April 23, 2014

Colorado Court of Appeals: Failure to Provide Evidence Tending to Negate Defendant’s Guilt Violated Crim. P. 16 Disclosure Requirement

The Colorado Court of Appeals issued its opinion in People v. Bueno on Thursday, November 21, 2013.

Newly Discovered Evidence—New Trial—Crim.P. 16(I)(a)(2)—Mandatory Disclosures—Crim.P. 33(c)—Time Barred—Sentencing.

The People appealed the trial court’s order granting defendant a new trial based on newly discovered evidence. The order was affirmed.

Defendant was charged with, tried, and convicted of first-degree murder for the death of fellow inmate Jeffrey Heird at the Limon Correctional Facility (LCF). Approximately fifteen months after defendant’s trial but before sentencing, the prosecution provided discovery of a letter (ABN letter) and report (Smelser report) to the defense, both of which were exculpatory to defendant. The ABN letter was found by Nurse Linda Deatrich in the medical “kite” box at LCF approximately thirty-five minutes after Heird’s body was discovered in his cell. Nurse Deatrich filed an employee incident report about the discovery of the ABN letter (Deatrich report). It was undisputed that copies of the ABN letter and the Deatrich report were contained in the working file of Deputy District Attorney Robert Watson, the original prosecutor working on defendant’s case. Watson had this information sometime in 2004, but did not provide it to defendant until July 2009. Defendant filed a motion for a new trial based on Crim.P. 33(c), as well as the prosecution’s violation of Crim.P. 16 and Brady v. Maryland, 373 U.S. 83 (1963). The trial court granted the motion.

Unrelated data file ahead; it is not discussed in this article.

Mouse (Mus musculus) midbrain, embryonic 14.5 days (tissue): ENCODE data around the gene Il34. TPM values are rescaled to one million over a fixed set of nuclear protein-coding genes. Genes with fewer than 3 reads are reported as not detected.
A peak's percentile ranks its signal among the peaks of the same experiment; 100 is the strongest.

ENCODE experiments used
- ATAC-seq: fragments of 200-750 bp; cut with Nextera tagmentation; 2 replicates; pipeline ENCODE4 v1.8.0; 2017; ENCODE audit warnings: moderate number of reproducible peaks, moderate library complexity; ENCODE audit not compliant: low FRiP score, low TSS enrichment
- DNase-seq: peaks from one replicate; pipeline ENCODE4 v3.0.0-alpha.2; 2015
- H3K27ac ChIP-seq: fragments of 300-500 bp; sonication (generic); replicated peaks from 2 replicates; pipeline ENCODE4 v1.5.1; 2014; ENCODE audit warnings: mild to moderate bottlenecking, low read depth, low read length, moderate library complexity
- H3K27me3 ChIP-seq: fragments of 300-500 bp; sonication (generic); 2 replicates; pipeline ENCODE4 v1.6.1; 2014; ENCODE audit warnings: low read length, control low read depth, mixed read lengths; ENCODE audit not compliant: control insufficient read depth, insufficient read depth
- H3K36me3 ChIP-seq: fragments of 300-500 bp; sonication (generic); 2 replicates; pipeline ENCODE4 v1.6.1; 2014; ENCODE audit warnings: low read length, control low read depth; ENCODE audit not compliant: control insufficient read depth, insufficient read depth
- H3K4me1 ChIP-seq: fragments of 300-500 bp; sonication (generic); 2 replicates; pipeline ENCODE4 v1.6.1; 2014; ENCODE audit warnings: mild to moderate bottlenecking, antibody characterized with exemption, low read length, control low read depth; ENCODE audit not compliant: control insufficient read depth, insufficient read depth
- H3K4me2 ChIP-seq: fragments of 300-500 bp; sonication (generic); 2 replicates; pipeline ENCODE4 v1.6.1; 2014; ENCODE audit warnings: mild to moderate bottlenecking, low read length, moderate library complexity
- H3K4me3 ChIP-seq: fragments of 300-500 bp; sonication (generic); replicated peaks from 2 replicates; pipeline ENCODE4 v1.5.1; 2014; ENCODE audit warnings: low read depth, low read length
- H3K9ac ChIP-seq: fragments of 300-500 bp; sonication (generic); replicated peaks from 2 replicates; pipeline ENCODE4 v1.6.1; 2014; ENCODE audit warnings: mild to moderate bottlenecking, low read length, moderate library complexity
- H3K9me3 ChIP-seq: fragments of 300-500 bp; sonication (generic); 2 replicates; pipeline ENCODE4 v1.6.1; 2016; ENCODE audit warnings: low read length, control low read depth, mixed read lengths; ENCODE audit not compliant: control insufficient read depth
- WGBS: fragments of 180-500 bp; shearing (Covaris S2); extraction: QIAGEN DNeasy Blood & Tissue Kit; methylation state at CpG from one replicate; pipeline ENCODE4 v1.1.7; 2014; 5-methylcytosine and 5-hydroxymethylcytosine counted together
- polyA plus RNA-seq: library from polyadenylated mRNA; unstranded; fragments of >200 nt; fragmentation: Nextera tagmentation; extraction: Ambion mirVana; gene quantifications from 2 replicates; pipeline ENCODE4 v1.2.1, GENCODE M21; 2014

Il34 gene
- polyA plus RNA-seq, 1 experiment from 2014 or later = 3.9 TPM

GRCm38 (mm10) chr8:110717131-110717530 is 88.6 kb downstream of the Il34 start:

On appeal, the People contended that the trial court erred in granting defendant a new trial. The prosecution had copies of the ABN letter and the Deatrich report in Watson’s working file, and the information tended to negate defendant’s guilt; therefore, it was incumbent on the prosecution to provide this information to defendant. Failure to do so violated the mandatory disclosure requirement of Crim.P. 16(I)(a)(2) and Brady. Further, because defendant was prejudiced by the non-disclosure—the evidence would likely bring about an acquittal—the trial court did not abuse its discretion in granting defendant a new trial pursuant to Crim.P. 33(c).

The People also contended that the trial court abused its discretion by failing to address their argument that defendant’s motion for a new trial was time-barred. The term “entry of judgment” in Crim.P. 33(c) means more than a “verdict or finding of guilt” and must include sentencing of the defendant. Accordingly, as a matter of law, defendant’s Crim.P. 33(c) motion was timely because he had not been sentenced at the time he filed his motion.

Summary and full case available here.

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